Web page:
From breakups to bonuses to bathroom breaks, infographic distillation of the truths and fictions behind stereotypes.
“It’s a special kind of privilege to be born into the body you wanted, to embrace the essence of your gender even as you recognize what you are up against,” a wise young woman wrote. And yet, as Margaret Mead knew and Shonda Rhimes attested, what one is up against might often eclipse any appreciation of that privilege — especially in a culture where unconscious biases run rampant even among the best-intentioned of us.
In 2009, Chinese-born German graphic designer Yang Liu explored cultural differences in minimalist pictogram infographics. Five years later, she returns with Man meets Woman (public library) — a romp through the challenges of communication between the sexes and the cultural baggage of gender models, a contemporary caricature that reads like the modern-day, grownup version of the 1970 satirical gem I’m Glad I’m a Boy! I’m Glad I’m a Girl!
The stereotypical roles and exchanges Liu depicts are sometimes funny because they’re true, sometimes offensive because they’re true, but mostly tragic (not even tragicomic) because they’re false and limiting and toxic, and yet persist anyway — the peril of all stereotypes.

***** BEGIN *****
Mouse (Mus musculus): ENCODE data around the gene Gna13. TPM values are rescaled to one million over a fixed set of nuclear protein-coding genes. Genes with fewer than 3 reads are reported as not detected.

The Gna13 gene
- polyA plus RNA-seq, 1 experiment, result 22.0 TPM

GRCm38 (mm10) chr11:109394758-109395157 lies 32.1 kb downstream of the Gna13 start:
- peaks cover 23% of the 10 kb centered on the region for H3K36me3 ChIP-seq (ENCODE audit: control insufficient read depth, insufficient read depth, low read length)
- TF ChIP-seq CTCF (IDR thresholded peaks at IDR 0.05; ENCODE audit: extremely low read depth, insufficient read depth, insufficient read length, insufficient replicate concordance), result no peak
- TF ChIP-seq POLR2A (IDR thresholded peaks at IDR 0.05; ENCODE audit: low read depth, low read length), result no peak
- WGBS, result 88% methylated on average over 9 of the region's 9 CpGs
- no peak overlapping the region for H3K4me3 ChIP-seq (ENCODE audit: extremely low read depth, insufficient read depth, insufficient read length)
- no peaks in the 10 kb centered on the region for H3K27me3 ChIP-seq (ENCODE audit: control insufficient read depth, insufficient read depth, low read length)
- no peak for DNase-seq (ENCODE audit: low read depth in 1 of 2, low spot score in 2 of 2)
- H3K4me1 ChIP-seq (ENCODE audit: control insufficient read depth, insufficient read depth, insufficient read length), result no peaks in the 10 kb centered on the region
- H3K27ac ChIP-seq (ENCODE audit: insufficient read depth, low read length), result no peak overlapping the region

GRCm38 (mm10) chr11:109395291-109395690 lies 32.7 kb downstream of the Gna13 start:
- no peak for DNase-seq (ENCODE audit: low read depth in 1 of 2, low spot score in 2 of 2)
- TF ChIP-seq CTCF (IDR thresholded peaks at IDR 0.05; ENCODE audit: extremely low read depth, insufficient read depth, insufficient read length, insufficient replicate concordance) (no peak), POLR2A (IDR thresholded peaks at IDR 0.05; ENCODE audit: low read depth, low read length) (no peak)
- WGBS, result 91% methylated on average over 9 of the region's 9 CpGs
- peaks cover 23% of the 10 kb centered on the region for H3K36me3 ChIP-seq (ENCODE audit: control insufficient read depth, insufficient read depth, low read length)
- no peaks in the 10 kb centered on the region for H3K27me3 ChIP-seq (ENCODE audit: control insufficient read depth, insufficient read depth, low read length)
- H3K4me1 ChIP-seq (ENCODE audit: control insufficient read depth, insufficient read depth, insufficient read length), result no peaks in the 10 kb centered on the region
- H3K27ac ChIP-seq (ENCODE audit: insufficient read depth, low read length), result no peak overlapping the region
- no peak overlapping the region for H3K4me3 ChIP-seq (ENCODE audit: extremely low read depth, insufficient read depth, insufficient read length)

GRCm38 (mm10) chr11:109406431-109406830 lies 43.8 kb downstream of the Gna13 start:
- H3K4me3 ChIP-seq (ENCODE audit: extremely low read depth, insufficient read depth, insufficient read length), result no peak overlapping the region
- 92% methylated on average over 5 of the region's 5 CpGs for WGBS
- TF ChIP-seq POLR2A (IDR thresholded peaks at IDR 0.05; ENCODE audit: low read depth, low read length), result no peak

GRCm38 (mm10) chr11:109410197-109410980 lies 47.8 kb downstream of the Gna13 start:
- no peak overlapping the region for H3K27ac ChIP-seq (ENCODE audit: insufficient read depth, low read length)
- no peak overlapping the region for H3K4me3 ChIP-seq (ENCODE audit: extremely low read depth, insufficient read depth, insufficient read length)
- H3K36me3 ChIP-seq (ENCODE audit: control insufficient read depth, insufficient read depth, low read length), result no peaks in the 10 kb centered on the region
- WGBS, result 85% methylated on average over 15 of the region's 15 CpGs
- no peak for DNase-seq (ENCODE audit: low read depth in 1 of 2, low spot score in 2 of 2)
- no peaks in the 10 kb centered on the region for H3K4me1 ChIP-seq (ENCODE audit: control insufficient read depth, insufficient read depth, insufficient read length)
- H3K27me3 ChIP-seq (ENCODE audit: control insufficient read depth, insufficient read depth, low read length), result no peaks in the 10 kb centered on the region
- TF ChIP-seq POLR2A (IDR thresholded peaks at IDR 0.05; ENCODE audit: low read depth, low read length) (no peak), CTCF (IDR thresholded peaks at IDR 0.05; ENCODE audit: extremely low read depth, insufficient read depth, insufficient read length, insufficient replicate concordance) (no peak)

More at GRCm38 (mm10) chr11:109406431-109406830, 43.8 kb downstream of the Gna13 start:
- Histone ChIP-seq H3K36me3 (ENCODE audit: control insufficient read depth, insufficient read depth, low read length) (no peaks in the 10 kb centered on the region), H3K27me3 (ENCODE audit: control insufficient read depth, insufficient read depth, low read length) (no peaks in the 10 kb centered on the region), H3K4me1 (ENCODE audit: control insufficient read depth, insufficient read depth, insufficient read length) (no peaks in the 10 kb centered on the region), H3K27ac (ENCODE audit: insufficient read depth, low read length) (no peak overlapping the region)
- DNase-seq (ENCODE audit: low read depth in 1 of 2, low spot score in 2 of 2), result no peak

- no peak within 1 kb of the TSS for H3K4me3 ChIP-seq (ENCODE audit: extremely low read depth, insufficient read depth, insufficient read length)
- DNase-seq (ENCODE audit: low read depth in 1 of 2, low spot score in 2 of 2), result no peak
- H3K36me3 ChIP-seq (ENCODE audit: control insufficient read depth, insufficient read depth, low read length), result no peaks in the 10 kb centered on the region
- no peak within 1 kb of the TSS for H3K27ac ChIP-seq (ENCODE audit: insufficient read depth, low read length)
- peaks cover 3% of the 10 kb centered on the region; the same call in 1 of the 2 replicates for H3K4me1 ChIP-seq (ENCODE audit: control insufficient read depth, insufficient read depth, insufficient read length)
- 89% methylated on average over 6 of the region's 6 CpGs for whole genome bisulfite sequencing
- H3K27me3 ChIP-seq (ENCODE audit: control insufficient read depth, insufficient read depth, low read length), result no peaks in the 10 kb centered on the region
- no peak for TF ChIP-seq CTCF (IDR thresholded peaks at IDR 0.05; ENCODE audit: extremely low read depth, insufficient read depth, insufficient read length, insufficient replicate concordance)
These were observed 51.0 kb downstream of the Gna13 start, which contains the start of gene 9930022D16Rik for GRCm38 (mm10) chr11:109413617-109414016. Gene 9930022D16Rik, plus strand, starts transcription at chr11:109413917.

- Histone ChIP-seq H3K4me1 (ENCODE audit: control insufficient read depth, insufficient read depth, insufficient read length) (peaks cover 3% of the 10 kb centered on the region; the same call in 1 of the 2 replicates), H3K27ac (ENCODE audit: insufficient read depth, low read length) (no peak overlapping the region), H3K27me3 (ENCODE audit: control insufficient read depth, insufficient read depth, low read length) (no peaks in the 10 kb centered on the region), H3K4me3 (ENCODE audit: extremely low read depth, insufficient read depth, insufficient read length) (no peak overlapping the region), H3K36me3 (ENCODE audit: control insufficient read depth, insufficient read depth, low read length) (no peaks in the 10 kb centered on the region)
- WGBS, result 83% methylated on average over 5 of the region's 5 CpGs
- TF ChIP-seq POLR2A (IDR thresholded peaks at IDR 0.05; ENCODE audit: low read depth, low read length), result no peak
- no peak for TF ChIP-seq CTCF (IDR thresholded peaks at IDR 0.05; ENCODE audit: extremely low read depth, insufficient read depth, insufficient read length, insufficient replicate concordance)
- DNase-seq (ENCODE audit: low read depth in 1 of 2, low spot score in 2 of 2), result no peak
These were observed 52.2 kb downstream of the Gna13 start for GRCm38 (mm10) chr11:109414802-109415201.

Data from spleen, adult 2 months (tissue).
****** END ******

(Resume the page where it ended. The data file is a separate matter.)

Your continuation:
We are living in an age of constant social change, in which the subject of the sexes … is rapidly evolving in people’s consciousness. Each generation re-assesses and questions the role models currently in place…
It is interesting to see how Man/Woman clichés have indeed changed in our daily lives and to what extent the attributes that were assigned to the sexes in the past, often centuries ago, are still relevant in today’s society. And to consider which desirable role models are already rooted in our thinking but are still in the process of transformation.
While the book is primarily focused on heterosexual gender norms, Liu does offer a few funny and poignant diptychs about LGBT relationships and the presence of gay and lesbian couples in pop culture:
Complement Man meets Woman with Susan Sontag on how stereotypes imprison us, a wonderful proto-feminist children’s book from 1935, and a pause-giving French short film about sexism, then revisit this excellent and urgently necessary read on our unconscious biases.